News and Views
January 18, 2019
Posted in: WATSON Views
How Can the Board Really Know What’s Happening with Culture, Leadership, and People Risk Inside the Organization?
“We’ve made a commitment to inclusion and diversity. How are we truly doing, beyond demographic stats?”
“We need innovation everywhere, at every level – how do we know if we are creating the right conditions and seeing impact?”
“If we’re going to still be relevant in 5 years, we need different kinds of leadership and talent today. Are we getting there?”
Boards are increasingly aware that people, leadership and culture are critical to success in achieving their strategy, while also being a source of risk.
As advisors to those boards, we hear them asking the right questions. The challenge is that it’s tough for them to get good answers.
Directors either get too much data or vague reassurances from executives, who may themselves not know how to get trusted insight. In some instances, organizations get locked into an overly-scientific approach, delaying sharing data until they have a provable causal model. Or they discover that in order to provide “perfect” insight, they need new systems, metrics, and practices – which gets bogged down in cost and delays.
Boards need to understand the health of the business with respect to people and culture. Increasingly, we find ourselves recommending the use of people dashboards – not just the handy interface that your management systems make available, but something specific to the priorities of your organization.
How do you get there without getting bogged down?
- Start by aligning the board and management on what is relevant and important in terms of people and culture – prioritize and invest effort in the top 1-3 things needed to drive your strategy and achieve your purpose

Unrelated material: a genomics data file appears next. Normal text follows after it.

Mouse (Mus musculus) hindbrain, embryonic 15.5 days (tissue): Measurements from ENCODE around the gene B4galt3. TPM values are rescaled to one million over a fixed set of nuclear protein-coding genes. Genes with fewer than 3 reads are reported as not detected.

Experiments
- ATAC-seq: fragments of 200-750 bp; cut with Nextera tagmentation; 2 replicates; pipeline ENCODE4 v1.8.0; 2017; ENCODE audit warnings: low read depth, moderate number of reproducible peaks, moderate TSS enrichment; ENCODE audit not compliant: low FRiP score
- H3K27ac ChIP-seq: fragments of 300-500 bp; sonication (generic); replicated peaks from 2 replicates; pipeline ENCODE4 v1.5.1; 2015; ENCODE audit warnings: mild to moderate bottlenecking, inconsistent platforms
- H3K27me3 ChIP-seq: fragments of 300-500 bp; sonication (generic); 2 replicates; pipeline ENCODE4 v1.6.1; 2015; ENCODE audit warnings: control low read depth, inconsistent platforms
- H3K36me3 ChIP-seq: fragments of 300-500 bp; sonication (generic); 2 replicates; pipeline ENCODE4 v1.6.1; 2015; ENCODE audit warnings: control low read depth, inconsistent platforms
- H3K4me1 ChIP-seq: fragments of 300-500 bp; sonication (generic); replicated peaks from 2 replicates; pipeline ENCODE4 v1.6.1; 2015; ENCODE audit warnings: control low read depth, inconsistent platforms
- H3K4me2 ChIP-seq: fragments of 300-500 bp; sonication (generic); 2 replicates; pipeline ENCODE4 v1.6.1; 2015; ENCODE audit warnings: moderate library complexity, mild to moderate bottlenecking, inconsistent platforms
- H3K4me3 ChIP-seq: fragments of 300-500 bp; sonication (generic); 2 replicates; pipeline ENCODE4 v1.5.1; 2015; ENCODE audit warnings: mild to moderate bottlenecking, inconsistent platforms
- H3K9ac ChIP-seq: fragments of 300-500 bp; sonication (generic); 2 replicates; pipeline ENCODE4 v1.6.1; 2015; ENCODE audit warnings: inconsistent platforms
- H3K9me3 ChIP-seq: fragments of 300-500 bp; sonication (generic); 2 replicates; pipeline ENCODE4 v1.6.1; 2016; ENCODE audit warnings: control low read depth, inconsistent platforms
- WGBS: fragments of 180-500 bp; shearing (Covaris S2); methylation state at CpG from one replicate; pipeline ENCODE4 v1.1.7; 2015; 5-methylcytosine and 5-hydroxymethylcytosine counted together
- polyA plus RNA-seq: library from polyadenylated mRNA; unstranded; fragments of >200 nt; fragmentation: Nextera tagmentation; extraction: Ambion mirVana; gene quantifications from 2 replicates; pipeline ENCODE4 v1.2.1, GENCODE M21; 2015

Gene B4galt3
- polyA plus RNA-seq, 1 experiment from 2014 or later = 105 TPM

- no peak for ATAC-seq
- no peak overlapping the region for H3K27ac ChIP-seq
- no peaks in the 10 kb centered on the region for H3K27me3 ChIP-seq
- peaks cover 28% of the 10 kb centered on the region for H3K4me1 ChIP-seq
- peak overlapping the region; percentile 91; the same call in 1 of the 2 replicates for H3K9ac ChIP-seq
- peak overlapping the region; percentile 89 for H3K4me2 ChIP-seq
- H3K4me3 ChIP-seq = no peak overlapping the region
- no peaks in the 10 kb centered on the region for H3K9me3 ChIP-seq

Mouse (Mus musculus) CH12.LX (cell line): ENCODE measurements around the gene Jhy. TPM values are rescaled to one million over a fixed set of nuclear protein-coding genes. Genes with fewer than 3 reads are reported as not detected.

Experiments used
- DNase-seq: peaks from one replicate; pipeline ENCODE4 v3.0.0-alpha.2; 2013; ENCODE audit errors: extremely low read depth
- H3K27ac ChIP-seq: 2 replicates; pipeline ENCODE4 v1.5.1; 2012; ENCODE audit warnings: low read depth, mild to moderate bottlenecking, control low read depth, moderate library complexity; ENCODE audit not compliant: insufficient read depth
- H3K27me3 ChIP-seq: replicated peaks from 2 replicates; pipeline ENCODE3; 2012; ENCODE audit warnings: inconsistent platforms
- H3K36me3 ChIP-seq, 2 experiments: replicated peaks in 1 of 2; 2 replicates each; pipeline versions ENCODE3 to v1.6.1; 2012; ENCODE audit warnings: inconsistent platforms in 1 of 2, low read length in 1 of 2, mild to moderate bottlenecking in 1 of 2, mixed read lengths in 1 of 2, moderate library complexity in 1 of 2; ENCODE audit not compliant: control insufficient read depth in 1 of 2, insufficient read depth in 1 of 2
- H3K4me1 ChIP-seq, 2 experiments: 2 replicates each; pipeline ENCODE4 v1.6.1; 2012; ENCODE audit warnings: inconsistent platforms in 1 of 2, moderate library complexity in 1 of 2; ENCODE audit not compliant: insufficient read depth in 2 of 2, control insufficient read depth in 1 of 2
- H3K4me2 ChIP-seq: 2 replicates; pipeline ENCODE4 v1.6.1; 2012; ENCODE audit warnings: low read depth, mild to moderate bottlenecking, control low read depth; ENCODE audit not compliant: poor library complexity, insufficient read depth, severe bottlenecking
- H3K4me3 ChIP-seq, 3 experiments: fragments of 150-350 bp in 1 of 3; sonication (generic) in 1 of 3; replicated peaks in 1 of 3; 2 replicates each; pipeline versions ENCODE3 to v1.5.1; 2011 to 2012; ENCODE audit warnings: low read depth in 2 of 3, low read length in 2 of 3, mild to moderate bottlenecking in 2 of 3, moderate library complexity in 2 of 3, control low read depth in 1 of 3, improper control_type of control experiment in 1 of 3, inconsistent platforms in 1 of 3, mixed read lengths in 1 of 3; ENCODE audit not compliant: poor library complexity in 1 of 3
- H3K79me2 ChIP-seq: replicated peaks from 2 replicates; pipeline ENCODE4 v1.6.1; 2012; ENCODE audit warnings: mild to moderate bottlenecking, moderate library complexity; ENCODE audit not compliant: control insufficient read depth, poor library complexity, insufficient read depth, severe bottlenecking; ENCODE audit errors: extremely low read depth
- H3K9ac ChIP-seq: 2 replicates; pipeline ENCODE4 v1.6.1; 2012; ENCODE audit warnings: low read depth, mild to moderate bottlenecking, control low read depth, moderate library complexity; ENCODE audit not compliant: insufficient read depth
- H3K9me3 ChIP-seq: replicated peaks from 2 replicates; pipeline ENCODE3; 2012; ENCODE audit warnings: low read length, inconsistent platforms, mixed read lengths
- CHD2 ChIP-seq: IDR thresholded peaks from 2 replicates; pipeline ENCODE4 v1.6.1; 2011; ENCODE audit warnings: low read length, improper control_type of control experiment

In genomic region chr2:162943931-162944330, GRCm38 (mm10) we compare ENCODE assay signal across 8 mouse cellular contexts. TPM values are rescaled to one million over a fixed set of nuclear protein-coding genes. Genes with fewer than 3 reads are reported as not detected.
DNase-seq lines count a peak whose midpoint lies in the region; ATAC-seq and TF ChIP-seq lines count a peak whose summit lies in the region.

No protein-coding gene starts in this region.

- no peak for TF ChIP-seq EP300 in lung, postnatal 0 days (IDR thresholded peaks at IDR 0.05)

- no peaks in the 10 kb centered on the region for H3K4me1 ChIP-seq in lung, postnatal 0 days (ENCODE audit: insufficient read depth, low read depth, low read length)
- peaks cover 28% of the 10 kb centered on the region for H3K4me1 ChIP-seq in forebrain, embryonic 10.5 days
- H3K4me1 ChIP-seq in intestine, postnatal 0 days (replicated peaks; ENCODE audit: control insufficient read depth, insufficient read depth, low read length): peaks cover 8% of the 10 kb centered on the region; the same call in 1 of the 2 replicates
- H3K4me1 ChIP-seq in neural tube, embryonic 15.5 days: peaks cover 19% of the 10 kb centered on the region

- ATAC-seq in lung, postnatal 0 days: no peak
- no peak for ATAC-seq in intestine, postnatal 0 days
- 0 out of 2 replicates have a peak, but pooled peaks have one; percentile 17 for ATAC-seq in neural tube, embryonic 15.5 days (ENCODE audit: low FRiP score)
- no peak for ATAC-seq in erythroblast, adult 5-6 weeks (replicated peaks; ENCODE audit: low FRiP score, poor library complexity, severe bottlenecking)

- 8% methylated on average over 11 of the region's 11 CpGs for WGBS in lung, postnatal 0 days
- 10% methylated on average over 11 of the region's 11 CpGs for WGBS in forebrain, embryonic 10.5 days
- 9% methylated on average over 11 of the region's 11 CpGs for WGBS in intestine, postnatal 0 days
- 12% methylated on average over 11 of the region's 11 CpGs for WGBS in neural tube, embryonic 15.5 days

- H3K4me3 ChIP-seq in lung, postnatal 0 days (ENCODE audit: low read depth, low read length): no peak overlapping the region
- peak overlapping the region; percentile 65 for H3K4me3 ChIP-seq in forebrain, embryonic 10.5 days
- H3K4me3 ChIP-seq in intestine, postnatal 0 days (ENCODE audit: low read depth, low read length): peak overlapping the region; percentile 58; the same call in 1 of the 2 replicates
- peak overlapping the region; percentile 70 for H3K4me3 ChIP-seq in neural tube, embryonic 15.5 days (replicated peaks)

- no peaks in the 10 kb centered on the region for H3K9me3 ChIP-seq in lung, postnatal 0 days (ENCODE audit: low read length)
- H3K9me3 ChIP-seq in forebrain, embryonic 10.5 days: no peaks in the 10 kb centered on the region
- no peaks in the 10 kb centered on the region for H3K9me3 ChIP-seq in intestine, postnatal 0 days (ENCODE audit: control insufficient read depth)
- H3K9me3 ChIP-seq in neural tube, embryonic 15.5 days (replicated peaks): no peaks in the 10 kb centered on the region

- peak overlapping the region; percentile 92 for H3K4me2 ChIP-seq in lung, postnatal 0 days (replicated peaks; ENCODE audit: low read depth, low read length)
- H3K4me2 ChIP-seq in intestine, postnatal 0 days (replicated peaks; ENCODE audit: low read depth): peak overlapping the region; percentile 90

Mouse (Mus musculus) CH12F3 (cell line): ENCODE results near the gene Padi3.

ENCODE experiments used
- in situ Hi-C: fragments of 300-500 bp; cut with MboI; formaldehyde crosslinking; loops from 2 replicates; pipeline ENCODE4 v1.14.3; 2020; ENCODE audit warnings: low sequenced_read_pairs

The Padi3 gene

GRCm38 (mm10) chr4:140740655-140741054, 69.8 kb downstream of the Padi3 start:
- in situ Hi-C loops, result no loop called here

- Take a cue from the world of “Agile” – get something out there quickly into the hands of the “customers” (in this case, directors), get their feedback, and learn
- Don’t wait until you have perfect data, the ability to measure every indicator you’d ideally want, provable causality, or perfect graphics – share what you can, with whatever caveats a reader needs to know, and then learn and improve
- If you don’t have a perfect metric – or if there is too much lag time – consider what indicators or signposts you could look for
- Keep the focus at the right level; directors need accessible insight they can understand quickly so they know what the right questions are, and when to ask for more detail
Our metaphor is Mission Control: not in the driver’s seat but able to monitor the health of the mission and be alerted when something is off track. You won’t build the whole control room right away, but let’s get those first few critical sensors and displays up and running.